Tourist camp owners unsure of new boating, lifejacket laws

The boating operator proficiency law was a major topic of conversation among members of the Northwestern Ontario Tourism Association but many are still in limbo as to what they’re required to do for next summer.
Attending NWOTA’s annual fall meeting Monday at La Place Rendez-Vous, delegates expressed concern as to what exactly is required of them under the new legislation, expected to become law by January, specifically regarding American visitors to their camps.
“One problem we have is people coming up here to rent boats,” said Jerri McDougall. “The problem is nothing is etched in stone.”
One question was whether an American could use a “substitute” for the required certification. But no one could give an accurate answer.
Another boating issue was that of lifejackets being required for each person in a boat. In the case of Americans, it was understood they would be allowed to bring their own to Canada as long as it was deemed acceptable in their own “jurisdiction” (home state).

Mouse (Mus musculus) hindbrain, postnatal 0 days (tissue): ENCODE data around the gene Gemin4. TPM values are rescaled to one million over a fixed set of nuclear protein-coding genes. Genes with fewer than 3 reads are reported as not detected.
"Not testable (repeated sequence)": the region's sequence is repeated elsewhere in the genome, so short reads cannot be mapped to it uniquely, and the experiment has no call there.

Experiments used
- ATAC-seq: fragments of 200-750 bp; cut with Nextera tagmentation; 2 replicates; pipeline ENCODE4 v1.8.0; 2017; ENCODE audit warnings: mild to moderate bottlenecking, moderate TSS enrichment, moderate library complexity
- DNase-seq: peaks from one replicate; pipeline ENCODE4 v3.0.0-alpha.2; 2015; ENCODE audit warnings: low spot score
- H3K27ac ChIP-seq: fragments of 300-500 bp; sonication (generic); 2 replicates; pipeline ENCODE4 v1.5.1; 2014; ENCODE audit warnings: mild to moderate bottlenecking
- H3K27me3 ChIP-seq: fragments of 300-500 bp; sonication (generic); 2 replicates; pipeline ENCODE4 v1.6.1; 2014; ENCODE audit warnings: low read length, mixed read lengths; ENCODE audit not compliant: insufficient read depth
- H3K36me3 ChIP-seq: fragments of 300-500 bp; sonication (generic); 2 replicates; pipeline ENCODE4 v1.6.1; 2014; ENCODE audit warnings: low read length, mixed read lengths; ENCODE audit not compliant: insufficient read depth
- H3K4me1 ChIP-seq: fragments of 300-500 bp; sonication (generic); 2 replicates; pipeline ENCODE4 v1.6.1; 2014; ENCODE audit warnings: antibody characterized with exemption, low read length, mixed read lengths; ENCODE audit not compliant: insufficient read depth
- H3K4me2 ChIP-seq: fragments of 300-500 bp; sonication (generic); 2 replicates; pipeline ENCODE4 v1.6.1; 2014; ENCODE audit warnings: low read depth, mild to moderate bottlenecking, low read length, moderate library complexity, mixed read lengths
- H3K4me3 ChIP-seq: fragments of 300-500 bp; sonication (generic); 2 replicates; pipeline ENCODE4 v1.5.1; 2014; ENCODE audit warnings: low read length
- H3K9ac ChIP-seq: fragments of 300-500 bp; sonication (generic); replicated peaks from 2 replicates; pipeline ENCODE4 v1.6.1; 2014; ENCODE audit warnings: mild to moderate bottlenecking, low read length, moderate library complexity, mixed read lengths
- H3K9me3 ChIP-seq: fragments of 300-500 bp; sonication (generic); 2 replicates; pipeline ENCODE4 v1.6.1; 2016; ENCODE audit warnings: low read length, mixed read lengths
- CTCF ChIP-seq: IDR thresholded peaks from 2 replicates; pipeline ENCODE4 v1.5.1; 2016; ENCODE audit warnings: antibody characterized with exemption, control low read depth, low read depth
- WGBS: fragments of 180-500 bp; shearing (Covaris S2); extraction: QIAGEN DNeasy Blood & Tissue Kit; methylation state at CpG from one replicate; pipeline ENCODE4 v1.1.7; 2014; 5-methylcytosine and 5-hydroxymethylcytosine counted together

“Nothing has been approved or confirmed so it’s tough to know what the law is,” stressed McDougall.
NWOTA president Donna Hanson agreed it would be nice to know what exactly the laws are in order to better inform their American customers of them beforehand.
Ross’s Camp owner Pat Howard also was concerned with the new law regarding lifejackets being mandatory for everyone in a boat (although they don’t have to be worn). Cushions no longer are acceptable as a life-preserving device.
Again, she said there had been no official word as whether this law was in place.